When I applied for the pastoral position at my current congregation, during one interview, I asked the Search Committee when they’d last celebrated a baptism. They thought for a moment. “Years,” they answered.
Many Anabaptist congregations are like my current one, celebrating baptisms only rarely. In five years of ministry, I’ve presided at about one baptism per year, which is more than some of my pastoral peers.
Anabaptist churches are defined by their relationship with baptism: a symbol of voluntary participation, where individuals request a ritual of commitment instead of having one thrust upon them at a mandatory age. Baptism must be a choice, and is only made once, for life. During the Radical Reformation that birthed Anabaptism, many believers made this choice, renouncing the priest’s baptism they’d received at birth and requesting, like the Ethiopian eunuch in Acts 8, to be baptized by another believer.
The declining popularity of baptism is linked to the word choice, an almost sacred word in secular Western culture. Everyone wants to choose, to decide, to have control over what and how they consume. Choice is one of the highest cultural values—evident in the many advertisements appealing to customizable products that give you what you want, when you want it.
As choice meets pluralism, baptism becomes a weightier decision. Choice now means accounting for all world religions and selecting one spiritual path with total certainty. For many teenagers nearing the traditional Anabaptist age of baptism, choosing baptism feels like a fraught decision requiring absolute certainty of the nature of divine truth. Choosing baptism has become just one more consumer decision on an endless list. Framed as a once-in-a-lifetime decision that binds you to a certain relationship with God, it’s nearly impossible for anyone in our fear-of-missing-out culture to confidently request lifetime membership via baptism.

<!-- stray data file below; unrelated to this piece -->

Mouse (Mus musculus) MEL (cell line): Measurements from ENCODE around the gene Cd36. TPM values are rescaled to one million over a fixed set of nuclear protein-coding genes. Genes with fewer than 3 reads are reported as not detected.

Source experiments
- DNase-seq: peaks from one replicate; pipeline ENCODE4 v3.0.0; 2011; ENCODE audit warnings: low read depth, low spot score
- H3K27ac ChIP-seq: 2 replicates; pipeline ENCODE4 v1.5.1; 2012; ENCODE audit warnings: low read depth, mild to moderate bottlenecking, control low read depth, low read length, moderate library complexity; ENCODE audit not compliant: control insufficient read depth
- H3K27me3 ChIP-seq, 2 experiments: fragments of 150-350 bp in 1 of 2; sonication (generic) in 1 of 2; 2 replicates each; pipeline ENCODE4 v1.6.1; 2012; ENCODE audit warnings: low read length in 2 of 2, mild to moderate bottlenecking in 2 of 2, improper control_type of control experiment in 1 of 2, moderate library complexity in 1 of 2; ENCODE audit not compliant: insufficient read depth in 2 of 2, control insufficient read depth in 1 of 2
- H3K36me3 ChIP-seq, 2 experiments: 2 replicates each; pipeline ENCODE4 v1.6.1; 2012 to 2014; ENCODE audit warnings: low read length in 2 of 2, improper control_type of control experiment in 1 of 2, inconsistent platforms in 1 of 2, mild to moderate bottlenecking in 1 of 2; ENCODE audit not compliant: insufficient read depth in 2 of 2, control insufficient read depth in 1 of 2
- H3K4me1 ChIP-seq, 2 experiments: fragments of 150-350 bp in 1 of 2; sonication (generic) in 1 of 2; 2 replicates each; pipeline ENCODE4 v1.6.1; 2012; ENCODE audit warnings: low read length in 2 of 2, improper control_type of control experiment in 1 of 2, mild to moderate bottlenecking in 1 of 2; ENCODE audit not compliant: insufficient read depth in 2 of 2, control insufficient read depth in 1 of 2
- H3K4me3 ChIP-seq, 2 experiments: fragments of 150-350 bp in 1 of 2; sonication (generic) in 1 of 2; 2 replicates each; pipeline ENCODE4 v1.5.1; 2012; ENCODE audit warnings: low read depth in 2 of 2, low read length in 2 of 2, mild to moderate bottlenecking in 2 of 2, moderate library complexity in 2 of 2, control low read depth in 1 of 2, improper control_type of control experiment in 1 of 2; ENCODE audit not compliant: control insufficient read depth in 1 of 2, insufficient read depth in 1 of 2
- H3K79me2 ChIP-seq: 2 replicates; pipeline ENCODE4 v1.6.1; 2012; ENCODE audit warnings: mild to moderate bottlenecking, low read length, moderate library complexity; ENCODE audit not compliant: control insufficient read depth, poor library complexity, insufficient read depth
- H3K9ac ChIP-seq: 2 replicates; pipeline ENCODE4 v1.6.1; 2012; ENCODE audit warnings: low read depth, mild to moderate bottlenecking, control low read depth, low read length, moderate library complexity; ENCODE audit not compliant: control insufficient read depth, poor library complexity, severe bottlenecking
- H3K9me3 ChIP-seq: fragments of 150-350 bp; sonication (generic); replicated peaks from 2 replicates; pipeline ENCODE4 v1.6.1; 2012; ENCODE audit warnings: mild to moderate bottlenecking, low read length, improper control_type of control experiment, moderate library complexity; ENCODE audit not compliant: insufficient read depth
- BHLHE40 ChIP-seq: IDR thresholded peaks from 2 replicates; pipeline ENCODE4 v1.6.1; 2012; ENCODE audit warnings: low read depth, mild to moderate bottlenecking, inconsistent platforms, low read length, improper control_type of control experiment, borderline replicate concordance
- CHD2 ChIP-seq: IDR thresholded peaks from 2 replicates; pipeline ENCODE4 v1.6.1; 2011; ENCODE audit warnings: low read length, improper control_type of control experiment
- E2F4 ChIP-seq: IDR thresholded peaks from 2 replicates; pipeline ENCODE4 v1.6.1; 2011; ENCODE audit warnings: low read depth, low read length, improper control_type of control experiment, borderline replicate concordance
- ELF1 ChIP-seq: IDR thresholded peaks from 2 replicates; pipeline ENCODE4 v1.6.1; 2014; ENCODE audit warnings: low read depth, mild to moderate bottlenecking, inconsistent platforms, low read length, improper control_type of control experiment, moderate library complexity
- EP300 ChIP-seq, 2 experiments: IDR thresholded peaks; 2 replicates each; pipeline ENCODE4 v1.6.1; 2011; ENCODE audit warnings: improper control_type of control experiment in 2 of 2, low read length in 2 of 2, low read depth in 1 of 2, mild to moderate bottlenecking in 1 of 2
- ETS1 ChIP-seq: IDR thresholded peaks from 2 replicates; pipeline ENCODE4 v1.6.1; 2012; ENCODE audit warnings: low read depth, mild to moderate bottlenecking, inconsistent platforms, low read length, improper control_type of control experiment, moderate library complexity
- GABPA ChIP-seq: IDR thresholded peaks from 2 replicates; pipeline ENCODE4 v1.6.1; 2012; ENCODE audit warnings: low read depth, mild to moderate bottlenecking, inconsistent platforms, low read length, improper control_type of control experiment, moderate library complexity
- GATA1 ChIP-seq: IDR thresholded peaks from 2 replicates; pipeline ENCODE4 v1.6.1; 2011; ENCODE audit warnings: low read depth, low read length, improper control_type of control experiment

It’s not only adolescents who are wary of baptism. Many Anabaptist adults were raised with an experience of baptism as choice-but-not-a-choice. Youth of a certain age were required to take a baptismal preparation class and there was heavy social pressure to “choose” baptism. These adults, now raising children in the church, carry a deep fear of denying choice to their children. Choice has become even more important than the ritual itself. This was the church environment I was raised in, and the primary message of our baptism education was “you should never feel pressure to be baptized.” But this message implicitly suggests baptism is not important.
Anabaptist churches need a new way to talk about baptism that balances the weight of choice with the reality of choice paralysis. A way to emphasize the ritual as a symbol of a spiritual journey and not an exclusive membership in one small denomination. A way to see baptism as integrative to spiritual growth instead of a sign of full maturity.